Azure Services Platform is intended to be a platform to support a “new class of applications” – cloud applications.
On the other hand, the Azure Services Platform is not a different location to host our existing database-driven applications such as traditional ASP.NET web apps or third-party packaged applications deployed on Windows Server. Cloud applications are a different breed of applications. Now, the long-term roadmap does include capabilities to support Windows-Server-whichever-way-we-want-it, but I think the most interesting/innovative part is allowing us to architect and build cloud applications.
To clarify, let us take a quick look at the range of options from an infrastructure perspective.
The diagram above provides a simplified/generalized view of choices we have from a hosting perspective:
- On-premises: represents the traditional model of purchasing/licensing and acquiring software, install them, and manage them in our own data centers
- Hosted: represents the co-location or managed outsourced hosting services. For example, GoGrid, Amazon EC2, etc.
- Cloud: represents cloud fabric that provides higher-level application containers and services. For example, Google App Engine, Amazon S3/SimpleDB/SQS, etc.
From this perspective, “Hosted” represents services that provide servers-at-my-will, but we will interact with the server instances directly, and manage them at the server level so we can configure them to meet our requirements, and install/deploy applications and software just as we have done with existing on-premises software assets. These service providers manage the underlying infrastructure so we only have to worry about our servers, but not the engineering and management efforts required to achieve auto-scale and constant availability.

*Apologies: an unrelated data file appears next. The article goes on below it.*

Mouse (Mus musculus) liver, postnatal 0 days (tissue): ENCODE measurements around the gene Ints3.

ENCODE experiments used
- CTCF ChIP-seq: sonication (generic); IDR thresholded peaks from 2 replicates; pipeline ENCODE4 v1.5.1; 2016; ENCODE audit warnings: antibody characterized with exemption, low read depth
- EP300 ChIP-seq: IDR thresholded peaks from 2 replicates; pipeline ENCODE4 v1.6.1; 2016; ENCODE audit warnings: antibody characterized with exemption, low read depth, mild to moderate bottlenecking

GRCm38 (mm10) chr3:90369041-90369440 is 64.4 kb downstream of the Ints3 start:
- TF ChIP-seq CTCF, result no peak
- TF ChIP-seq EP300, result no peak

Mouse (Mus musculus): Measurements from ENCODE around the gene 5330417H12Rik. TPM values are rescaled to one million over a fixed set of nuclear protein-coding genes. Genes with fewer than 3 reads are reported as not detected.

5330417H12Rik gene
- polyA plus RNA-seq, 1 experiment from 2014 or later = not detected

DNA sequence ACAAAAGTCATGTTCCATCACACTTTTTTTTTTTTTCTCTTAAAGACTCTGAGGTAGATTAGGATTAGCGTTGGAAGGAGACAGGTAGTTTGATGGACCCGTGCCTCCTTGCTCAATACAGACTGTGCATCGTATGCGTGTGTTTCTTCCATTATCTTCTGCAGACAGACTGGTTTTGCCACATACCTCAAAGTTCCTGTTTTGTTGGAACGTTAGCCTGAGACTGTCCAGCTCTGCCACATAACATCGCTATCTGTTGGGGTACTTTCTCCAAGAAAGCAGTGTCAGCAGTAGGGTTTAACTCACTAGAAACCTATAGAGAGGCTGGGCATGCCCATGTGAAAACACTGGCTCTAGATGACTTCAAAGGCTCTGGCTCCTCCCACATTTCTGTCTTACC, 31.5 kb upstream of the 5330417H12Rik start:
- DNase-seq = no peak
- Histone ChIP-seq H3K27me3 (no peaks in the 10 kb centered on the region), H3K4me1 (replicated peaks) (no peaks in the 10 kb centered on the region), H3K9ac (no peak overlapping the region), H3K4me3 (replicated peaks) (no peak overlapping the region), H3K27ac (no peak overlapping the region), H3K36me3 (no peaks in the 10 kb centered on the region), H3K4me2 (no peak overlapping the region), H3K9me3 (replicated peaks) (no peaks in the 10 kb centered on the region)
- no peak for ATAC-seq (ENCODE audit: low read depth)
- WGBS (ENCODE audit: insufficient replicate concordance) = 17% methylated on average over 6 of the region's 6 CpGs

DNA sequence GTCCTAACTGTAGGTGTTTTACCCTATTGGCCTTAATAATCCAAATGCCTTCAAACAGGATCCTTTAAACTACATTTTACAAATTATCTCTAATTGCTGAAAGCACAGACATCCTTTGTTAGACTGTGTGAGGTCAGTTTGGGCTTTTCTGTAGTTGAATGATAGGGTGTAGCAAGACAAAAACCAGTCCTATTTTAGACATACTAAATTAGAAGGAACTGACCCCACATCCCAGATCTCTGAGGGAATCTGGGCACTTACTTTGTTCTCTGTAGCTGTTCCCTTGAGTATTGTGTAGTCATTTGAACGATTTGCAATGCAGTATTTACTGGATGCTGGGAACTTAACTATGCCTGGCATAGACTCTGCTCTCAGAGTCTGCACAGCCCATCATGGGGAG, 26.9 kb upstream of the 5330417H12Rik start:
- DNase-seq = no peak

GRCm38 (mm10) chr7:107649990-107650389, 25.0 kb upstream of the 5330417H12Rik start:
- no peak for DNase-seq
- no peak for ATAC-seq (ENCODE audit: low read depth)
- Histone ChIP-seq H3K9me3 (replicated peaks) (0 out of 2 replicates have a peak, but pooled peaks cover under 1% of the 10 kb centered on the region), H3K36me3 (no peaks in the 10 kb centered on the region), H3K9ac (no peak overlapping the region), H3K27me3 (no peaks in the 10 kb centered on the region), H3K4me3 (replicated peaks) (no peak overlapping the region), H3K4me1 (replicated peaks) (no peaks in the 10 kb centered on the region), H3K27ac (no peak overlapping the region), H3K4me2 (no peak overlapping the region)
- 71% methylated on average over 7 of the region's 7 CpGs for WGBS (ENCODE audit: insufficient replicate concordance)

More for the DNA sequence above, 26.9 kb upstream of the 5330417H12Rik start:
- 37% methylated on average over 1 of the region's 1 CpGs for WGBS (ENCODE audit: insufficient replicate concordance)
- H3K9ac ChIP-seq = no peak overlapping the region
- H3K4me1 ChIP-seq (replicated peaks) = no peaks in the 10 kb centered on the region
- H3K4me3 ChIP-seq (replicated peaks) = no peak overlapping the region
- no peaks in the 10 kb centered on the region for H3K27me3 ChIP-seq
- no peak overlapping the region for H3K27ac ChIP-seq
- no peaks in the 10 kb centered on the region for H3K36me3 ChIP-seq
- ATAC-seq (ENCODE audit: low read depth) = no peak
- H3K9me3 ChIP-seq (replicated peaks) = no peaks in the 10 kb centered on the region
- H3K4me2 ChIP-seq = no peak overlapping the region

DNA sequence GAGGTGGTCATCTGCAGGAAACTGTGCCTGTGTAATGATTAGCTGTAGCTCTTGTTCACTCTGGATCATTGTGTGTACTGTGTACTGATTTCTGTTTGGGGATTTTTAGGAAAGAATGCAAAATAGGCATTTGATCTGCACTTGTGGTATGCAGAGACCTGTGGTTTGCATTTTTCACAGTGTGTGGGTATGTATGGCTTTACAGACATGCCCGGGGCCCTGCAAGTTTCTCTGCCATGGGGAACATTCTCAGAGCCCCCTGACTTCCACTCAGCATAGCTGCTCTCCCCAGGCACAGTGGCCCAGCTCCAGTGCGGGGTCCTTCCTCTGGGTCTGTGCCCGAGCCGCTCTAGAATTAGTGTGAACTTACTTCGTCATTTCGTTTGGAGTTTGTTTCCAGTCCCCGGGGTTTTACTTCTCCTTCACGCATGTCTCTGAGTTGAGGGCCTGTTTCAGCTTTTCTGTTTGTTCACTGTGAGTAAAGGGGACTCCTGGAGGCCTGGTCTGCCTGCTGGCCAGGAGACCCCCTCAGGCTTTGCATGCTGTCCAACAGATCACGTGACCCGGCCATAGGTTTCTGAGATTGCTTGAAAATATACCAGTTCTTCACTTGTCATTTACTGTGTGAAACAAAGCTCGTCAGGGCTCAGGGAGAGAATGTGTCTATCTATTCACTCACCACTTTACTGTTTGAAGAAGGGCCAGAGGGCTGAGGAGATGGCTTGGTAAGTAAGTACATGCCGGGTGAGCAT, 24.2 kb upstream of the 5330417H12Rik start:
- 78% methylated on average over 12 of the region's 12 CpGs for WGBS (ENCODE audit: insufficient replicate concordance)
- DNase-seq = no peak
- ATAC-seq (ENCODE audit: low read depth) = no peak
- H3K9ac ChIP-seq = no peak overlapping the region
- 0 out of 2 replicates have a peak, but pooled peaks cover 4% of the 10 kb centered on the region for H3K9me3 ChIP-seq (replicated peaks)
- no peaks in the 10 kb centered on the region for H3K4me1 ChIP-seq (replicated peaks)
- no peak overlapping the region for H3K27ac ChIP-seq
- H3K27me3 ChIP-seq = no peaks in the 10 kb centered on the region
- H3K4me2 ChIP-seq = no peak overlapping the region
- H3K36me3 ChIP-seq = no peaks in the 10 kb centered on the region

“Cloud” moves the concerns even higher up the stack, where application teams only need to focus on managing the applications and specifying to the environment their security and management policies, and the cloud infrastructure will take care of everything else. These service providers manage the application runtimes, so we can focus on deploying and managing business capabilities, as well as higher-level and differentiating aspects such as user experience, information architecture, social communities, branding, etc.
However, this does not mean that any one of these application deployment/hosting models is inherently better than the other. Yep, while most people look at “hosted” and “cloud” models as described here, both as cloud platforms, they are not necessarily more relevant than the on-premises model for all scenarios. These options all present varying trade-offs that we as architects need to understand, in order to make prudent choices when evaluating how to adopt or adapt to the cloud.
Trade-Offs in the Cloud